Ms. BETH PESHKIN (Senior Genetic Counselor and Associate Professor, Oncology, Lombardi Comprehensive Cancer Center, Georgetown University): I totally relate to the frustration because I think, as clinicians, we would like to have more definitive answers as well.
FRANKLIN: Peshkin told Susan that, these days, many people have to deal with a BRCA test result that is ambiguous, for one reason or another.
Ms. PESHKIN: In this case, it really came down to it doesn't look as though, based on your family history or your test result, that you're at increased risk for ovarian cancer. But you're very worried about this disease. There isn't good screening for this disease. We can't tell you conclusively what your risk is, so it really did have to be her decision.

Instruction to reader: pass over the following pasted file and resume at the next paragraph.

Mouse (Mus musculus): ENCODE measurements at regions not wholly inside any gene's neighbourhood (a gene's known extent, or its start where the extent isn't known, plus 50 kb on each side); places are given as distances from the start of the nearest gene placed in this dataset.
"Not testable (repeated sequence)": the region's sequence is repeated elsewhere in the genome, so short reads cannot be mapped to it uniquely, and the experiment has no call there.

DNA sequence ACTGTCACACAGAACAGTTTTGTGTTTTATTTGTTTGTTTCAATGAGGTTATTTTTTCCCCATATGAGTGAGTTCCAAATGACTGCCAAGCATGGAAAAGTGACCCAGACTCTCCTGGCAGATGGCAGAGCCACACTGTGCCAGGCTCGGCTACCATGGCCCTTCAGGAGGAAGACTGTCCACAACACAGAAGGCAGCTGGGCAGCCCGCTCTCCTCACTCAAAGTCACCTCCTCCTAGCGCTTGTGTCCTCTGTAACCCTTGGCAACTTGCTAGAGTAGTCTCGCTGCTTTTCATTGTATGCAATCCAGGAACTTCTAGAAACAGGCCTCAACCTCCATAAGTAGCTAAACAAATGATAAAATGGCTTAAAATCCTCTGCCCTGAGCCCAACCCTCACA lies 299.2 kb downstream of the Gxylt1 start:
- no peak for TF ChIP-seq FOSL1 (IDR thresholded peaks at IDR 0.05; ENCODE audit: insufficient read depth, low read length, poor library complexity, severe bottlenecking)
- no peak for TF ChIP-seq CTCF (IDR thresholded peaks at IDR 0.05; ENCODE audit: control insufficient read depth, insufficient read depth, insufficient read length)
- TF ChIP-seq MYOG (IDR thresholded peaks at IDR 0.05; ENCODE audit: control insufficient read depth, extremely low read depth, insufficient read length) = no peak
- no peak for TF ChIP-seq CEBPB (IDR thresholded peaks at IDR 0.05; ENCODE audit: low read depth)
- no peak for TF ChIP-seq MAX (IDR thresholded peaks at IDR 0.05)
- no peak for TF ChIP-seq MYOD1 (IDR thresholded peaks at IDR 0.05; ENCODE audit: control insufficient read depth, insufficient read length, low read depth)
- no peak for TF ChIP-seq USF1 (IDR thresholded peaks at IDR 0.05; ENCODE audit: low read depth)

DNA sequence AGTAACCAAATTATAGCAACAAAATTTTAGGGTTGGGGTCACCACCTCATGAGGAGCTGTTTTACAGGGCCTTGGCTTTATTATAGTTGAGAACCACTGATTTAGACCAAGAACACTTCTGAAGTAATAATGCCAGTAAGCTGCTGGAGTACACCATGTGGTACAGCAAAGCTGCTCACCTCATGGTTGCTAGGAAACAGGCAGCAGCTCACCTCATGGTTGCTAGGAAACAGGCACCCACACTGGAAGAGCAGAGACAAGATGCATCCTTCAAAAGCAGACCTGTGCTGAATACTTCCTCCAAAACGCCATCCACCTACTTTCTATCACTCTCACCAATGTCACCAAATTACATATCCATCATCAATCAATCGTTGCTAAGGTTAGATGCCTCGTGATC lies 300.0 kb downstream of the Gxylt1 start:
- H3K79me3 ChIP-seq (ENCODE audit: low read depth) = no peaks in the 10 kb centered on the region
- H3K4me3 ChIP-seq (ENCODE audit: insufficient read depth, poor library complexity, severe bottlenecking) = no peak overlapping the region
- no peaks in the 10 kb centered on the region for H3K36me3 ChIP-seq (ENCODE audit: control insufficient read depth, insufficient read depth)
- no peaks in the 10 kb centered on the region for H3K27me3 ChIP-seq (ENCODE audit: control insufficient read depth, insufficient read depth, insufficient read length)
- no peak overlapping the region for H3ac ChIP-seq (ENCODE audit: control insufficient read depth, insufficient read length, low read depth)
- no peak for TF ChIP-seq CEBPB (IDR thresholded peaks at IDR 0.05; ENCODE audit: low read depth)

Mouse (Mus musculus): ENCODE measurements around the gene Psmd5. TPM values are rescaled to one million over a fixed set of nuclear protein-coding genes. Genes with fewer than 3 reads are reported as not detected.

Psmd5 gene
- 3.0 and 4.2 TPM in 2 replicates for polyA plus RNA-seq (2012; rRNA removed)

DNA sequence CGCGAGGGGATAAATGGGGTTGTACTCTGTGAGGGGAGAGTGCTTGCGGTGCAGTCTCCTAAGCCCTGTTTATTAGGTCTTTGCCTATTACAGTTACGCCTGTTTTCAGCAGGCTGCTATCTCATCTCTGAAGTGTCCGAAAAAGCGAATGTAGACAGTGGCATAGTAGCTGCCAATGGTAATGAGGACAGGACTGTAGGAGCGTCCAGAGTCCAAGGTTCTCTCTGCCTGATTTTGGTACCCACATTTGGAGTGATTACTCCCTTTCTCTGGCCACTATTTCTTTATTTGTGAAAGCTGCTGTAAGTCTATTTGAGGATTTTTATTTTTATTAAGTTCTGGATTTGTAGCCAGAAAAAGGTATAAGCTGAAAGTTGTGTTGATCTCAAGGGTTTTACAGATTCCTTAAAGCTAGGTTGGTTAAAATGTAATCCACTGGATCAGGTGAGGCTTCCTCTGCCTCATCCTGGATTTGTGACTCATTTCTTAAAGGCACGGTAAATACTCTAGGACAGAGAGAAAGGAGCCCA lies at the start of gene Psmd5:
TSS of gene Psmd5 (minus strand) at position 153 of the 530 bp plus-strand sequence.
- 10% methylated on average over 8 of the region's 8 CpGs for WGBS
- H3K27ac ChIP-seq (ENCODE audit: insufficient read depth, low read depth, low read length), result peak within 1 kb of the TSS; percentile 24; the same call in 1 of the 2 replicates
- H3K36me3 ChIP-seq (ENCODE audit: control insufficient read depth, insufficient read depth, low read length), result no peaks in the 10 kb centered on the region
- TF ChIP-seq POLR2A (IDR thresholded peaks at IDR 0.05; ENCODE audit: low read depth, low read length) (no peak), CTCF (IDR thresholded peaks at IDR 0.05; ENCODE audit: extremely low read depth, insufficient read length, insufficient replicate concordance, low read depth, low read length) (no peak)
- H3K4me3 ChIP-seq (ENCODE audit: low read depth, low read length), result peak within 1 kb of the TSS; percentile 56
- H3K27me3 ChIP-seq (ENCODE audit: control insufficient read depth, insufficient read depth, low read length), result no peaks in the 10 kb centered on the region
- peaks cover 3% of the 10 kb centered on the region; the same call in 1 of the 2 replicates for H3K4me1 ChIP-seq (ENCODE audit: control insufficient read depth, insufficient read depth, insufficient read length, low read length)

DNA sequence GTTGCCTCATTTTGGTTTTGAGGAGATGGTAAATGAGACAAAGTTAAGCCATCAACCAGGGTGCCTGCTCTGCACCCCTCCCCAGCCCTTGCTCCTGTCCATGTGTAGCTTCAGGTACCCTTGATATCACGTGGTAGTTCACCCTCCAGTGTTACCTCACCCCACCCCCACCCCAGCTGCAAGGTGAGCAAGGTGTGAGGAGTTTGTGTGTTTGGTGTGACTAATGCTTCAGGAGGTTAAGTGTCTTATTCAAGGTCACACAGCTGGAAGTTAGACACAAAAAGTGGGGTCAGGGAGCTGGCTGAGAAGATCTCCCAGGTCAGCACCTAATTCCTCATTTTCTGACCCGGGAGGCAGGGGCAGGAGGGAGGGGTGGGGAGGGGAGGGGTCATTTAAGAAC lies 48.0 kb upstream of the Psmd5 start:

FRANKLIN: Susan wasn't comforted by the statistics about the disease, either.
Ms. GILMORE: Doctors can tell me ovarian cancer is very rare. But then I can say, you know, I've known more people with ovarian cancer than breast cancer. I have held the hand of a woman dying of ovarian cancer. So - and in my reality, ovarian cancer is very present.
FRANKLIN: So last June, Susan had her healthy ovaries removed. Dan supported his wife's decision, and Susan says she doesn't regret the surgery for a minute. She's not at risk for ovarian cancer anymore. Genetic counselor Beth Peshkin...
Ms. PESHKIN: In the end, is she better off for having gotten the testing? I don't know. In some ways, probably yes; in some ways, probably no. But this is what it is to live with uncertainty, and some people have more of a difficult time dealing with the uncertainty than other people.